Laser inspection helps trains stay on track

Everyday passengers of intercity and commuter railways may not be aware that lasers are keeping them safe and on schedule.

Jan 1st, 2003
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Everyday passengers of intercity and commuter railways may not be aware that lasers are keeping them safe and on schedule. The Optical Rail Inspection and Analysis (ORIAN) system made by KLD Labs (Huntington Station, NY) is a practical application of optoelectronics that uses a laser, video camera, and data-analysis software to create a real-time report on rail conditions (see figure).

The ORIAN rail profile measurement system uses lasers to comprehensively inspect rail condition at track speed without disrupting service.
Click here to enlarge image


Mounted underneath the truck of a railroad vehicle traveling at up to 185 mph, the ORIAN system measures the cross-sectional profile and dimensions of both rails from the base to the top of the rail surface to an accuracy of 0.005 in. Such accuracy is required to ensure an optimal wheel-to-rail interface. The shape of the rail is critical to minimize the interaction between vehicle and track. "Rails deform over time, and can wear to extreme limits before they need replacement," says Daniel Magnus, vice president of KLD. However, the rail can be reprofiled and optimized with the assistance of rail-grinding machines.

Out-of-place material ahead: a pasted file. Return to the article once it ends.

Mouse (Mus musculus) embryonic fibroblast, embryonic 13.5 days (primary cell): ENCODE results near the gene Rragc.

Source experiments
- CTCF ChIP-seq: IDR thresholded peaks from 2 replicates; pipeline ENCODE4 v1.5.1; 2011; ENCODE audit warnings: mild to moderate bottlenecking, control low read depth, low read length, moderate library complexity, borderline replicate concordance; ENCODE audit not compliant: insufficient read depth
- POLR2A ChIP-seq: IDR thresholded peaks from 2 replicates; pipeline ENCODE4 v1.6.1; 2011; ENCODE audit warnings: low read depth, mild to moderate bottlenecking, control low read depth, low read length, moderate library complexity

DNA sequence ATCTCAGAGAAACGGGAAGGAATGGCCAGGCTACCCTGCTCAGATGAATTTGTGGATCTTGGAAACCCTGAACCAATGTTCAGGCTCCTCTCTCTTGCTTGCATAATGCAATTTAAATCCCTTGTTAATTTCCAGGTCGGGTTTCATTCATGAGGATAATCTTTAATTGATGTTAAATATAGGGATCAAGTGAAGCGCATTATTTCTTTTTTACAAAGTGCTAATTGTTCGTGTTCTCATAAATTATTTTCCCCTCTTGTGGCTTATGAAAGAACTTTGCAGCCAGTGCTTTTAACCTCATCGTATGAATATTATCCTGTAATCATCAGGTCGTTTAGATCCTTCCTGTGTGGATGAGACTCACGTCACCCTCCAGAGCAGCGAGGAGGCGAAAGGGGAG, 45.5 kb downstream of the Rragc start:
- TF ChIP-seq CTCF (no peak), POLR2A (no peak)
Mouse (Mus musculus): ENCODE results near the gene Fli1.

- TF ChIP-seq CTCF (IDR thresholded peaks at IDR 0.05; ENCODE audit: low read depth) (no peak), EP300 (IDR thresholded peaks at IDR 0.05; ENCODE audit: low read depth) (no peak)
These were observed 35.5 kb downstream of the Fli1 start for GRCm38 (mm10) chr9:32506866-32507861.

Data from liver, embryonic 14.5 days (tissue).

The ORIAN inspection systems are installed on some of the fastest passenger trains in the United States and Europe, reporting the overall condition of the track in real time. "Some of our systems process over 40 Mbytes of data per second," says Magnus. "In milliseconds we have an answer about the condition of the track. This blows away typical machine-vision rates in manufacturing."

One type of system uses four near-infrared diode lasers to illuminate the left and right side of each rail. A high-resolution video camera then records an image of the rails using charge-coupled devices. Next, image-processing software provides a real-time user interface that allows railroad personnel to immediately identify sections of track that require attention.

One of the challenges in rail inspection is filtering out sunlight, which creates intense blooming on the raw data. "Throughout the northern regions in the world where the Sun is on the horizon for days, the top of the rail is almost like a mirror," says Magnus. To remedy the problem, the system uses a combination of high-intensity lasers and a filter design that minimizes the effect of the solar spectrum on the image.

Other challenges include precise alignment and calibration for the two cameras. Also, the housing must isolate the system from shock and vibration of up to 80 Gs and be able to resist rain, snow, dust, and grease. The systems have been modified and developed since their first appearance in 1986 at the World Exposition in Vancouver, Canada, and are now deployed in 75 systems in 22 countries.

Valerie C. Coffey

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